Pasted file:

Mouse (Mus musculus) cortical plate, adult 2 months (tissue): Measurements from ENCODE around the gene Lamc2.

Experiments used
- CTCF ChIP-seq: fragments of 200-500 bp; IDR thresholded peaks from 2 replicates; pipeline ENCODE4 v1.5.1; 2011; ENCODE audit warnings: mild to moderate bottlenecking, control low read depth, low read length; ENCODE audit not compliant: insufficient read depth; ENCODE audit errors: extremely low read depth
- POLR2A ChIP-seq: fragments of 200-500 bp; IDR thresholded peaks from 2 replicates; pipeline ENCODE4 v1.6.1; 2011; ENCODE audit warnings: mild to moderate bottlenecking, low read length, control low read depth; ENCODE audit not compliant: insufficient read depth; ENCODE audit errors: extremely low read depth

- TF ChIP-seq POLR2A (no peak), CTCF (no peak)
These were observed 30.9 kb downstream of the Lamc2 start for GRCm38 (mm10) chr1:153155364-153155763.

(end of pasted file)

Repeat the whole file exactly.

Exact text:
Mouse (Mus musculus) cortical plate, adult 2 months (tissue): Measurements from ENCODE around the gene Lamc2.

Experiments used
- CTCF ChIP-seq: fragments of 200-500 bp; IDR thresholded peaks from 2 replicates; pipeline ENCODE4 v1.5.1; 2011; ENCODE audit warnings: mild to moderate bottlenecking, control low read depth, low read length; ENCODE audit not compliant: insufficient read depth; ENCODE audit errors: extremely low read depth
- POLR2A ChIP-seq: fragments of 200-500 bp; IDR thresholded peaks from 2 replicates; pipeline ENCODE4 v1.6.1; 2011; ENCODE audit warnings: mild to moderate bottlenecking, low read length, control low read depth; ENCODE audit not compliant: insufficient read depth; ENCODE audit errors: extremely low read depth

- TF ChIP-seq POLR2A (no peak), CTCF (no peak)
These were observed 30.9 kb downstream of the Lamc2 start for GRCm38 (mm10) chr1:153155364-153155763.